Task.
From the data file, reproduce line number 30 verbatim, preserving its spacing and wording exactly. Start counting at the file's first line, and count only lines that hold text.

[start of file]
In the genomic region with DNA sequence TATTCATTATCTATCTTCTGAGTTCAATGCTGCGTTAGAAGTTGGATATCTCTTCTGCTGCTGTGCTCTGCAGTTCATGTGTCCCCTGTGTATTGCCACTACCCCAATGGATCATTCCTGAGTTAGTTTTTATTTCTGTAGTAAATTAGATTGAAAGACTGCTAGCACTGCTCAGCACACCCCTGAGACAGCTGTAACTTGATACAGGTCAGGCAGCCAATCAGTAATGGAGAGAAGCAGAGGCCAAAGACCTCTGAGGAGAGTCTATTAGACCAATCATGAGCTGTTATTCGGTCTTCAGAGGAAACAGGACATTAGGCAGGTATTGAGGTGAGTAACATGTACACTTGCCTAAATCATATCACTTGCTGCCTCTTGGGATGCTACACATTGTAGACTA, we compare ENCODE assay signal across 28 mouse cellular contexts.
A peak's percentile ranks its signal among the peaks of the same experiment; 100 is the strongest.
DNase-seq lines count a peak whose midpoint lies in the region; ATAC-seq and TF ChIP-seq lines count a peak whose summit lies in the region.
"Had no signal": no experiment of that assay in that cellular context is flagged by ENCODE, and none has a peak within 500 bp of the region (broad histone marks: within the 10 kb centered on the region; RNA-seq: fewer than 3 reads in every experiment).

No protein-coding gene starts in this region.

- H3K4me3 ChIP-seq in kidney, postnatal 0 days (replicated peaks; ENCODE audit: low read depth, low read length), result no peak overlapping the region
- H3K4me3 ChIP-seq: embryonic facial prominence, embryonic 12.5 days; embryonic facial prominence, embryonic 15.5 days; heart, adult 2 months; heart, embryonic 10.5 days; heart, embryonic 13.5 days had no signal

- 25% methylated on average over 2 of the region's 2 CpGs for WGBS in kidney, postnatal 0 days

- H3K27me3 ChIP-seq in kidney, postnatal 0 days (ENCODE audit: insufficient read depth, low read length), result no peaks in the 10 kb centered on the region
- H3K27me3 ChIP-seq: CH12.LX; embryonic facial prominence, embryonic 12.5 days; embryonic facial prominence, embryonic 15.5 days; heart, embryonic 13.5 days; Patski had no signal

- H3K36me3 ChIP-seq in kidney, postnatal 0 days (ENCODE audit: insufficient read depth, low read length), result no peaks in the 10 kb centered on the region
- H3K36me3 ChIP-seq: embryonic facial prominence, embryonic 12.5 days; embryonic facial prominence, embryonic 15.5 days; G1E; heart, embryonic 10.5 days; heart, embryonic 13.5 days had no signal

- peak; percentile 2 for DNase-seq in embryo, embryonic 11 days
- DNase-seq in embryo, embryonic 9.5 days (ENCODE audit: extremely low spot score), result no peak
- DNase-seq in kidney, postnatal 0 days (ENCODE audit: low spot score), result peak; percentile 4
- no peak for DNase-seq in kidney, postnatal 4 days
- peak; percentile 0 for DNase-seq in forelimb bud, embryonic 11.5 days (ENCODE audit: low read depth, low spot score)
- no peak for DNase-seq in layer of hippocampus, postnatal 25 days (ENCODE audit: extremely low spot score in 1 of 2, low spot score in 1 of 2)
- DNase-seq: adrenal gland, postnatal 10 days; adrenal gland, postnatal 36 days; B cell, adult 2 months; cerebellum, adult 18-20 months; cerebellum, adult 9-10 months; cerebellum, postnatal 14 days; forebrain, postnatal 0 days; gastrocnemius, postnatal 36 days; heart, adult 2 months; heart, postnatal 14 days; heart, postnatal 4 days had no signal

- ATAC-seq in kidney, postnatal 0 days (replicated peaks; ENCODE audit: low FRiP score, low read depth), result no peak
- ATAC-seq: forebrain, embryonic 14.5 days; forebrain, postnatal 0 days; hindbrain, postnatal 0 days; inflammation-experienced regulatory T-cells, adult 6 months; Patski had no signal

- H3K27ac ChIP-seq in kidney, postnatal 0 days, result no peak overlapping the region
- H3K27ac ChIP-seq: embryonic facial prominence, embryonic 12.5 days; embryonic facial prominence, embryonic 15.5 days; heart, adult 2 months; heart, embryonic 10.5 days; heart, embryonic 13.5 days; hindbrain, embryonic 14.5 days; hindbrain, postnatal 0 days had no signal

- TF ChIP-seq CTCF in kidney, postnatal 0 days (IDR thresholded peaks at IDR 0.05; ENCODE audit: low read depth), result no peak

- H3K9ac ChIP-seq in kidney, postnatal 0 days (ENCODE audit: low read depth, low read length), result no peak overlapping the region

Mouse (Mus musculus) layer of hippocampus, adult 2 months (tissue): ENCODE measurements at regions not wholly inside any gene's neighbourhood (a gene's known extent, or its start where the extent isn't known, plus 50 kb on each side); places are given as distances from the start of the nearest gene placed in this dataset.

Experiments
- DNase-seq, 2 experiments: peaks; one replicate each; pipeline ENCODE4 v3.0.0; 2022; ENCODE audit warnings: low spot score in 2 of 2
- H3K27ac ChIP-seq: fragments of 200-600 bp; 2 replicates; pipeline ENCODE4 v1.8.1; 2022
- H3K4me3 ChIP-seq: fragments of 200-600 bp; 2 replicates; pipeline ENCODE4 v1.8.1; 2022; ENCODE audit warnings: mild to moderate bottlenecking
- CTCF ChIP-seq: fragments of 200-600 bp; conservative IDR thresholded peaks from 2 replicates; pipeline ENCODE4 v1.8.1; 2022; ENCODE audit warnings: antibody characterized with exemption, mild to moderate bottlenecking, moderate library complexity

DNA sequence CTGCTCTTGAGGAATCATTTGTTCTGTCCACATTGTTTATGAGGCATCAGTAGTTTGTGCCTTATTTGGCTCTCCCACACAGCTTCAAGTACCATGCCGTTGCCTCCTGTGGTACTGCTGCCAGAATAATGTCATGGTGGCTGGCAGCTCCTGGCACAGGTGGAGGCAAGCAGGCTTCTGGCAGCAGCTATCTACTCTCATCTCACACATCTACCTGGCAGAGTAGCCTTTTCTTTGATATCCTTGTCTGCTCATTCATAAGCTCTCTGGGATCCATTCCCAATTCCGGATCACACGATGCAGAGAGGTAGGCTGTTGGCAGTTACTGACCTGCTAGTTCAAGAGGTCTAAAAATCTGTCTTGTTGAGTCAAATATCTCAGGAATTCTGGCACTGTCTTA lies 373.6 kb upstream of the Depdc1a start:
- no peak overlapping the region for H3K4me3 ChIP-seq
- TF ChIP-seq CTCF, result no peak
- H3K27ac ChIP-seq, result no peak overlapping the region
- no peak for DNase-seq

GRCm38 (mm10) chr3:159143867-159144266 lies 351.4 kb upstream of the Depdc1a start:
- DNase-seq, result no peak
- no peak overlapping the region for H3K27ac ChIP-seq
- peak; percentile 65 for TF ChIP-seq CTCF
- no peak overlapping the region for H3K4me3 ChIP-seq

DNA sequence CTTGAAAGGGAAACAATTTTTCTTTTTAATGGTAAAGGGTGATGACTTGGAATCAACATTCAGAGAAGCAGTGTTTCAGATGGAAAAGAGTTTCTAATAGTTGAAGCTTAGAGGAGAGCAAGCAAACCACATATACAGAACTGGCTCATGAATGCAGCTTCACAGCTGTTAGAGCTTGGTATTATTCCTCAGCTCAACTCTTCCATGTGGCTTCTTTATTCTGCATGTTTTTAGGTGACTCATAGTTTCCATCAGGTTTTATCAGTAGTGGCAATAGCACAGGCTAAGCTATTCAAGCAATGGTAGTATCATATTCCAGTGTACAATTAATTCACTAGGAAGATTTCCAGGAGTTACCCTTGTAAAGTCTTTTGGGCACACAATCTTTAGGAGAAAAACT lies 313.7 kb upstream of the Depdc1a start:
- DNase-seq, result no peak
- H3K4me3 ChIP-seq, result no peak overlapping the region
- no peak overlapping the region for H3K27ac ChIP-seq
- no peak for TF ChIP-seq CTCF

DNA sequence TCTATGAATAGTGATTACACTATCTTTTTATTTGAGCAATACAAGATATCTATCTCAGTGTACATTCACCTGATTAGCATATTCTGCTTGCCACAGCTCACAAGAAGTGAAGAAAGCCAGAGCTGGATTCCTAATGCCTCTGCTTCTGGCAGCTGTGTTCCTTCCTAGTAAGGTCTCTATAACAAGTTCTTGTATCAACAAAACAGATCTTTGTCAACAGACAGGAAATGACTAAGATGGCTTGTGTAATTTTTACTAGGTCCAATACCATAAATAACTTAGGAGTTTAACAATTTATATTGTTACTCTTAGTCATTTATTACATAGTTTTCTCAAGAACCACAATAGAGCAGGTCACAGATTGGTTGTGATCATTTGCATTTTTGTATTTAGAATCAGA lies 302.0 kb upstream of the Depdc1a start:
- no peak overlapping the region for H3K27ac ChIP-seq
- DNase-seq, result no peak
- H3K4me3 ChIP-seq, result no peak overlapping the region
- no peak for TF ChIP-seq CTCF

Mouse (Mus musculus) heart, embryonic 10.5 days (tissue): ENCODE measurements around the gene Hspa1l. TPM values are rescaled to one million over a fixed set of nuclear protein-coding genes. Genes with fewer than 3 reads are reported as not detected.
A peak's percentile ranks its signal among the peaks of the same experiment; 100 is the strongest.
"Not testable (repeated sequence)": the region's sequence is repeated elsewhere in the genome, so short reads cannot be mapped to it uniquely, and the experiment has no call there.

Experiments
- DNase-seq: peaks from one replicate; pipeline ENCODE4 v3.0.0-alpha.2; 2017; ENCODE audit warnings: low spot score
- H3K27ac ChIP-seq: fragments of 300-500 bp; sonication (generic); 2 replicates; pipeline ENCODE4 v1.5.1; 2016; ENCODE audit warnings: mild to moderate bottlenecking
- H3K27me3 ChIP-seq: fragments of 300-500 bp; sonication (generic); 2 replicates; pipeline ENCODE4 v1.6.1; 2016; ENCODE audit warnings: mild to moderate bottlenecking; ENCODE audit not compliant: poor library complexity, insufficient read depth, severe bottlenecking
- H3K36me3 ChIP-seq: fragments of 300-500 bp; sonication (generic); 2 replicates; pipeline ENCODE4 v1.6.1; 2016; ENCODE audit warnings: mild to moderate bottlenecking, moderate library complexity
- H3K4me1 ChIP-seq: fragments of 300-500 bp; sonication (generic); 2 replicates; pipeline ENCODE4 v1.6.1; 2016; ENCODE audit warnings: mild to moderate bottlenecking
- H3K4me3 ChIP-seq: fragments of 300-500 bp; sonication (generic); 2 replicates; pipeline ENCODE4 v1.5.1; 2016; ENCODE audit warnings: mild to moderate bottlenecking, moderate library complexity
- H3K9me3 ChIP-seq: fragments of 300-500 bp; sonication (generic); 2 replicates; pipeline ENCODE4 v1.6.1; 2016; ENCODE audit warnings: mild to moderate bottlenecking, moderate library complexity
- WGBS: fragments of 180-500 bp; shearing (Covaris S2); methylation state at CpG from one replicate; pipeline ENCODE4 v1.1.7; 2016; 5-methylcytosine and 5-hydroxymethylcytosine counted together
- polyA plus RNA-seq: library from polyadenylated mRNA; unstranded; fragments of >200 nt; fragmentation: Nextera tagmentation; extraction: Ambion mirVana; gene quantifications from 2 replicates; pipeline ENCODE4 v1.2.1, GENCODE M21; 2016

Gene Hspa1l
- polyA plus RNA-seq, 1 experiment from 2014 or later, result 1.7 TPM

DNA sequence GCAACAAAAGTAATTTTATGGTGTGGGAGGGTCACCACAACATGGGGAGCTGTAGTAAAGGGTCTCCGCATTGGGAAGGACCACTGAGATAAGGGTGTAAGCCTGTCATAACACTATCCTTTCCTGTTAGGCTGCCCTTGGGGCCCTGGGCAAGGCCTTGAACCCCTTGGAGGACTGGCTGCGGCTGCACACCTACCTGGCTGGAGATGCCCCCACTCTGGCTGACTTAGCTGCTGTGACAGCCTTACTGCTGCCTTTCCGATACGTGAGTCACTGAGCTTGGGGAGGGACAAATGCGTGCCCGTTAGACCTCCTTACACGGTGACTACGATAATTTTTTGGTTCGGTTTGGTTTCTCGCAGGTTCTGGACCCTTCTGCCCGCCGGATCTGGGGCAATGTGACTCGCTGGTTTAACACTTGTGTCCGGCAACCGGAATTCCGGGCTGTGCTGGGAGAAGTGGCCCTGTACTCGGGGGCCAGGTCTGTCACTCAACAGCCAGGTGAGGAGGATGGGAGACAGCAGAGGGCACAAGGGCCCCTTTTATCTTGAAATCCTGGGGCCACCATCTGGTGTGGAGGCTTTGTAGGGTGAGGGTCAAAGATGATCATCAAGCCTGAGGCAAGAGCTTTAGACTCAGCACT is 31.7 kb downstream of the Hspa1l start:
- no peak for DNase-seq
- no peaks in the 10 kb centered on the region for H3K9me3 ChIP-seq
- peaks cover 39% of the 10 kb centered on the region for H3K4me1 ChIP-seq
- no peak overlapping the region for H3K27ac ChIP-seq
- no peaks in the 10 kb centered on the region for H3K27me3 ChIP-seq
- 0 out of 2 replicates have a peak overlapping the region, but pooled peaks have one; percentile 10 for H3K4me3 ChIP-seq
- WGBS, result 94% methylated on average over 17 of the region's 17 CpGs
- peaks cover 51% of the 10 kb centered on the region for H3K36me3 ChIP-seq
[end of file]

- H3K4me3 ChIP-seq: fragments of 200-600 bp; 2 replicates; pipeline ENCODE4 v1.8.1; 2022; ENCODE audit warnings: mild to moderate bottlenecking